The Hacienda Cayara (www.hotelmuseocayara.com/english/museum.html) is one of the most beautiful and tranquil places I’ve ever been privileged to stay. But it is much more than that, it literally drips with history – and the history of the hacienda is also the history of Bolivia from the Spanish conquest onwards.

There are libraries containing original Sixteenth Century calf skin bound books; a natural spring that has been running into one of the courtyards for over 200 years and is so pure you can drink it without concern; a magnificent chapel that has been an integral part of the hacienda’s life for centuries; extensive grounds full of crops and flowers; and an inspirational museum that boasts the original armour of one of the first Conquistadors to arrive in Bolivia.

Hacienda Cayara, Cayara, Bolivia

Hacienda Cayara, Cayara, Bolivia

Courtyard, Hacienda Cayara, Cayara, Bolivia

Courtyard, Hacienda Cayara, Cayara, Bolivia

The hacienda is owned by the most charming and helpful man imaginable. How many hotels come with an enthusiastic and illuminating guided tour by the owner? If that wasn’t enough it produces its own milk, cheese, ice cream and fruit and vegetables – all of which you’ll get to sample over dinner and breakfast. The ice cream is absolutely delicious.

View from the grounds, Hacienda Cayara, Cayara, Bolivia

View from the grounds, Hacienda Cayara, Cayara, Bolivia

Flowers in the grounds of Hacienda Cayara, Cayara, Bolivia

Flowers in the grounds of Hacienda Cayara, Cayara, Bolivia

The surrounding village and valley are beautiful places to stroll in the early morning, soaking up the atmosphere as the village springs back to life and people start their day. A short walk from the village is a lovely waterfall, en route you can see dozens of birds of many different species, as well as people working the fields.

The village of Cayara, Bolivia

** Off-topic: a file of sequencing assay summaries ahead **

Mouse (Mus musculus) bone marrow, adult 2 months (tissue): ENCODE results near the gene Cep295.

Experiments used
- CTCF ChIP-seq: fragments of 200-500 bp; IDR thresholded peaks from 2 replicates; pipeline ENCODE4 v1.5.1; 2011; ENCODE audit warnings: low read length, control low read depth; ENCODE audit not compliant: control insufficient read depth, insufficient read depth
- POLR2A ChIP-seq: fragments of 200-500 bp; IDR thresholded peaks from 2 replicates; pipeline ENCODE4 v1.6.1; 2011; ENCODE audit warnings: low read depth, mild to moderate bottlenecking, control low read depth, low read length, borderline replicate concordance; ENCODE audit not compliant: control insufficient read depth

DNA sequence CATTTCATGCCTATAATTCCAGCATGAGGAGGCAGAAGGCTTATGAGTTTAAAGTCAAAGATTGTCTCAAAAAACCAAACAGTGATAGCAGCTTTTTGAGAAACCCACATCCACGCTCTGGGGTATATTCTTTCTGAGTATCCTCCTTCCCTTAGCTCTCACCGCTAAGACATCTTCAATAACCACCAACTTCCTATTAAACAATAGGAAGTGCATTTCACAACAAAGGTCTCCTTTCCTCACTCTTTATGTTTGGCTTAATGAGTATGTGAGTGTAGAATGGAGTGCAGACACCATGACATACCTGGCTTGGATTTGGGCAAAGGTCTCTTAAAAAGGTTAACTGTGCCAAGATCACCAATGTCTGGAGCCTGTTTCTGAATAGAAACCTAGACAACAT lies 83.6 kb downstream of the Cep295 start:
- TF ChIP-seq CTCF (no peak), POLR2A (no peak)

The village of Cayara, Bolivia

A woman walks her donkeys to the river, the village of Cayara, Bolivia

A woman walks her donkeys to the river, the village of Cayara, Bolivia

Houses in the village of Cayara, Bolivia

Houses in the village of Cayara, Bolivia

Cows in the village of Cayara, Bolivia

Cows in the village of Cayara, Bolivia

A woman working in the fields in the village of Cayara, Bolivia

A woman working in the fields in the village of Cayara, Bolivia

Ancient bridge leading into the village of Cayara, Bolivia

Ancient bridge leading into the village of Cayara, Bolivia

The three wise donkeys, Cayara, Bolivia

The three wise donkeys, Cayara, Bolivia

As night fell over the valley we were treated to a dramatic and beautiful sunset that set the sky and surrounding hills on fire, and with darkness the hacienda was illuminated and looked even more fabulous.

Sunset over Hacienda Cayara, Cayara, Bolivia

Sunset over Hacienda Cayara, Cayara, Bolivia

The Hacienda Cayara at night, Cayara, Bolivia

The Hacienda Cayara at night, Cayara, Bolivia

The Hacienda Cayara at night, Cayara, Bolivia

The Hacienda Cayara at night, Cayara, Bolivia

Even though I’m a fan of Potosi, my advice would be to skip spending the night in the city and make directly for Cayara, it’s only 30 minutes by car. I know we’ll be going back.

Street Life

One of the defining characteristics of life in Bolivia is the way it is lived to a large degree outside. I guess this is a trait of a hot climate and a legacy of Spanish cultural influence that has bequeathed every town in the country with at least one plaza where people congregate to meet friends, promenade or simply people watch.

The outdoor life goes further than this though. There are a multitude of street vendors selling everything from freshly squeezed orange juice, weavings, shoe shines, plastic bags full of drinks or food and repairs of just about every type imaginable; smooching students inhabit street corners and plaza benches; and campesinos wait on the pavement outside churches in the hope of charity.

This being Bolivia one of the more obvious outdoor activities is the regular ‘bloqueos’ or strikes. These occur with a frequency unheard of in any other country in the world as far as I can tell, and they bring thousands of people onto the streets – mainly because transport strikes are quite common.

Coming from a cold, wet, northern country I love the outside lifestyle of Bolivia, it certainly means there is rarely a shortage of things to distract and entertain…